Himalayan Blunder

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Himalayan Blunder
Himalayan blunder.jpg
Author John Dalvi
Country India
Language English
Publisher Thacker; Natraj
Publication date
1968; others
Pages 506

Himalayan Blunder was an extremely controversial war memoir penned by Brigadier John Dalvi. It dealt with the causes, consequences and aftermath of the Sino-Indian War of 1962, that ended in Chinese People's Liberation Army inflicting a defeat on India.

The title seems to allude to the "Himalayan miscalculation" that Gandhi discusses in his autobiographical article for April 14, 1919,[1] and which retained this title as Chapter 33 in Gandhi's autobiography.[2]:469

Brigadier Dalvi served in the Indian Army and gives a first-person account of the war. The book was banned by the Indian Government after its publication.[3]

Because of the book, the term "Himalayan blunder" came to be used as a synonym for colossal failure in the context of Indian politics.[citation needed]

The Content[edit]

The book begins with the narration of Brig. Dalvi's days in the DSSC, Wellington. He narrates an incident where a guest faculty, a retired British official, after hearing that Nehru had signed Panchsheel agreement with China and had decided to give up the post in Tibet that the British had maintained in Tibet to check Chinese advance, interrupted his class and warned that India and China would soon be at war and people in this class would be fighting it. Brig. Dalvi remembers that he was very angry with the gentleman questioning the authority of the gentleman to criticise the leader of his country.

Brig. Dalvi also examines the position of Tibet vis-a-vis India and China. The British, he says, had insight into China's imperial ambitions. They had therefore cultivated Tibet as a buffer state. Expectedly, the Chinese attacked Tibet in 1950 and captured it. India did not protest the attack[citation needed] owing to Nehru's China-friendly policy[citation needed]. The Chinese began constructing roads from Tibet leading to Aksai Chin near Ladakh. The Chinese had two major claims with respect to Indian territories -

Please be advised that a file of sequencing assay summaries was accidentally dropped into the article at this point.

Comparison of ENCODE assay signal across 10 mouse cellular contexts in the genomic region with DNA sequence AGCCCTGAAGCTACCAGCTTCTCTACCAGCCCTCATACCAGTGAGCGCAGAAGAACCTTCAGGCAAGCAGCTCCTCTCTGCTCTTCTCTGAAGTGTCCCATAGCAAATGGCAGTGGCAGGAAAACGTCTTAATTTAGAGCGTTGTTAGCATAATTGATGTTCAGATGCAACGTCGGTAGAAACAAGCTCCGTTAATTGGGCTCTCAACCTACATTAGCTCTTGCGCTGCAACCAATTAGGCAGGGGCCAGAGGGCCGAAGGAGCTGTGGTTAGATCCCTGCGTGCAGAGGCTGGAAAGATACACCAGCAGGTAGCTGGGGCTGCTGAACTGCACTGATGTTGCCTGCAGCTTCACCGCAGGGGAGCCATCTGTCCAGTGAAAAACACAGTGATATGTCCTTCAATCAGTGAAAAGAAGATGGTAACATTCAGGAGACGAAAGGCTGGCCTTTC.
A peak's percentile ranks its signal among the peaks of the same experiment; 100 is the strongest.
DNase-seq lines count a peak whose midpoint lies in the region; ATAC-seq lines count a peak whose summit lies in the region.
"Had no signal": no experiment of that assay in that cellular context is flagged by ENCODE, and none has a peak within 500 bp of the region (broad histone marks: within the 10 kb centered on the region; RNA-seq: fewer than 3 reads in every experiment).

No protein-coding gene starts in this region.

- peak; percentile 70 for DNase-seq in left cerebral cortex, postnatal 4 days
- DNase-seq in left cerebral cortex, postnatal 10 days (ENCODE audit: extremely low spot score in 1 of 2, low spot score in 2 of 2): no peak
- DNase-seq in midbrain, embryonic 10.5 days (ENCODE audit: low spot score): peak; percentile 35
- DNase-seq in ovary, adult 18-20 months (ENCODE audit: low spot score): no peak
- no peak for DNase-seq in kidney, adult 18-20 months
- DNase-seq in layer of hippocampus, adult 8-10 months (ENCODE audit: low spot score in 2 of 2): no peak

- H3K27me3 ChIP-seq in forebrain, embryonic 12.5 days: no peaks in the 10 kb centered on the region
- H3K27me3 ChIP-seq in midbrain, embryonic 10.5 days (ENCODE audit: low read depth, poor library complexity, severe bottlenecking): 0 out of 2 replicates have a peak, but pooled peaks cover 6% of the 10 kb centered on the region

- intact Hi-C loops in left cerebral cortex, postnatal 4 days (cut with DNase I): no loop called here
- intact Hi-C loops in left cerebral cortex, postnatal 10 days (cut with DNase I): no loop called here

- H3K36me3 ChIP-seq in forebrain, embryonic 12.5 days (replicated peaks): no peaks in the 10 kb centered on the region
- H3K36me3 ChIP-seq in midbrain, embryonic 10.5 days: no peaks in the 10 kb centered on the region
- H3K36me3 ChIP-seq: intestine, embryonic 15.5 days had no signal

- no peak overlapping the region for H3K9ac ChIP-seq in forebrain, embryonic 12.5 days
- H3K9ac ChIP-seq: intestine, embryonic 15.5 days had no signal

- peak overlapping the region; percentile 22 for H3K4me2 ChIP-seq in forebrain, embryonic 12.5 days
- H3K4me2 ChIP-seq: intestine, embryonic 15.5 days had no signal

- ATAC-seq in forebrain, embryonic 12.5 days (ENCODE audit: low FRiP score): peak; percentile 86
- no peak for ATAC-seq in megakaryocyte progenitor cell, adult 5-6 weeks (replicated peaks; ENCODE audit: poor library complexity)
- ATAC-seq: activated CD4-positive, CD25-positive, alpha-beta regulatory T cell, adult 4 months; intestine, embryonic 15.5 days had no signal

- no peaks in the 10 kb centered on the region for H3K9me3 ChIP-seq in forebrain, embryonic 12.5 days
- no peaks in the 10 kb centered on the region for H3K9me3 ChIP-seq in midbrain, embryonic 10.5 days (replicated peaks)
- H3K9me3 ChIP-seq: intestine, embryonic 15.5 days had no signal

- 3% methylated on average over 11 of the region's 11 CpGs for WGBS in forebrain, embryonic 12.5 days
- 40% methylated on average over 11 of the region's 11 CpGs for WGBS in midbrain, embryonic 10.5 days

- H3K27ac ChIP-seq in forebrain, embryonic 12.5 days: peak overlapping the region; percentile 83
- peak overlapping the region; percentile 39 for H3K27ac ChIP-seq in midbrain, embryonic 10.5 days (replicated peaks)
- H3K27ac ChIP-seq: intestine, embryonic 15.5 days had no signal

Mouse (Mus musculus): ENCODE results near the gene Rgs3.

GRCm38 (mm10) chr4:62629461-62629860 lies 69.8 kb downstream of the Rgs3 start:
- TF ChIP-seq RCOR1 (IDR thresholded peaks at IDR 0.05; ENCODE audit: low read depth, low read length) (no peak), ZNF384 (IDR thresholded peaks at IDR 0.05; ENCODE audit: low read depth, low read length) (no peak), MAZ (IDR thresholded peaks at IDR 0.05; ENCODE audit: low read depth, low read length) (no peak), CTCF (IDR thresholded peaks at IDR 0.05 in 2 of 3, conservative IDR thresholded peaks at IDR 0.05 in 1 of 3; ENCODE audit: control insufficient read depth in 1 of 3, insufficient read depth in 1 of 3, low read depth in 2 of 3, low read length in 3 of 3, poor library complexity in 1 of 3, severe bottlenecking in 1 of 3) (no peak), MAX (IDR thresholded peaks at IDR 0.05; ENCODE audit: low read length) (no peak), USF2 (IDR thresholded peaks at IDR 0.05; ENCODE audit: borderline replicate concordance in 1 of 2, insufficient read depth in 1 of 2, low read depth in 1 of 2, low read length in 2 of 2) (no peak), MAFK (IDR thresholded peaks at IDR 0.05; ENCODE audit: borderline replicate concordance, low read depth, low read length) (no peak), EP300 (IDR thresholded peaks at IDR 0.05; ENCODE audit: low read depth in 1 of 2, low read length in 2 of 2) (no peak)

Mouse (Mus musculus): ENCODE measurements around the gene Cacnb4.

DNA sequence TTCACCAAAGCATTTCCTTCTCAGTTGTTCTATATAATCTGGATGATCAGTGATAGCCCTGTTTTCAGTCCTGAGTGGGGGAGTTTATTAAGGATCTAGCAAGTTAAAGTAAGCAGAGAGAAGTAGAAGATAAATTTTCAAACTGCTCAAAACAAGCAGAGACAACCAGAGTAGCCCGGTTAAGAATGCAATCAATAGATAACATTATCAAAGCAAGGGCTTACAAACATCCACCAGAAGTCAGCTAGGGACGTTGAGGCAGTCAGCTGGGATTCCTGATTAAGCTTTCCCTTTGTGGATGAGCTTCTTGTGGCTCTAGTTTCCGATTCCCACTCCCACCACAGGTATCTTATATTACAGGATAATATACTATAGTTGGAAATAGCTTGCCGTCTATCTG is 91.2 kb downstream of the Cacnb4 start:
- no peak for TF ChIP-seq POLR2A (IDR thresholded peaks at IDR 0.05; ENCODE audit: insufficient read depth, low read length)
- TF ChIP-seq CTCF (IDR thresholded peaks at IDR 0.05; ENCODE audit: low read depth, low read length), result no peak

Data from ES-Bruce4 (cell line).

1) Aksai Chin in the northeastern section of Ladakh District in Jammu and Kashmir.

2) British-designated North-East Frontier Agency (NEFA), which is the present-day state of Arunachal Pradesh.

The War[edit]

When the war broke out on September 8, 1962, Nehru was away from India. The Chinese attacked simultaneously on the Ladakh area and NEFA. They managed to capture 11,000 km² of area in Aksai Chin and substantial area in NEFA. The commander of IV Corps, General B.M. Kaul was not on the front lines and was in Military Hospital, Delhi, recovering from an illness. Dalvi further alleges that B.M. Kaul was promoted to the position of General supplanting more capable, and senior officers because he was personally close to Nehru.

According to Dalvi, the Indian Army lacked leadership, equipment for mountain warfare, weaponry, and basic essentials like warm clothing, snow boots, and glasses. Brg Dalvi lavishes praise on his brigade's courage, bravery, and grit in face of superior opposition. Despite gaining territory, the Chinese army declared a unilateral ceasefire, while still maintaining the status quo. Brig. Dalvi was taken as prisoner of war along with the soldiers of his brigade. He was subsequently imprisoned for six months. Dalvi also records how China had meticulously planned the attack while officially it maintained a different posture.

Dalvi also examines the aftermath of the war. The detractors of Prime Minister Pandit Jawaharlal Nehru held Defence Minister Krishna Menon and General Brij Mohan Kaul responsible for the debacle and both of them resigned.

Mr. Ravi Belagere, a Kannada journalist, has translated Himalayan Blunder into Kannada. The translated Kannada version has allowed Indian readers to read more about causes for the defeat of the Indian army against China.

Editions[edit]

Editions that have been published include:

  • Dalvi, John P. (1968). Himalayan blunder; the curtain-raiser to the Sino-Indian war of 1962 (1st ed.). Bombay, India: Thacker.  (506 pages)
  • Dalvi, John P. (1969). Himalayan blunder; the curtain-raiser to the Sino-Indian war of 1962 (2nd ed.). Bombay, India: Thacker.  (506 pages)
  • Dalvi, John P. (2003). Himalayan blunder; The Angry Truth About India's Most Crushing Military Disaster. Dehra Dun, India: Natraj. ISBN 978-8185019666.  (506 pages)
  • Dalvi, John P. (2010). Himalayan blunder; The Angry Truth About India's Most Crushing Military Disaster. Dehra Dun, India: Natraj. ISBN 978-8181581457.  (506 pages)

References[edit]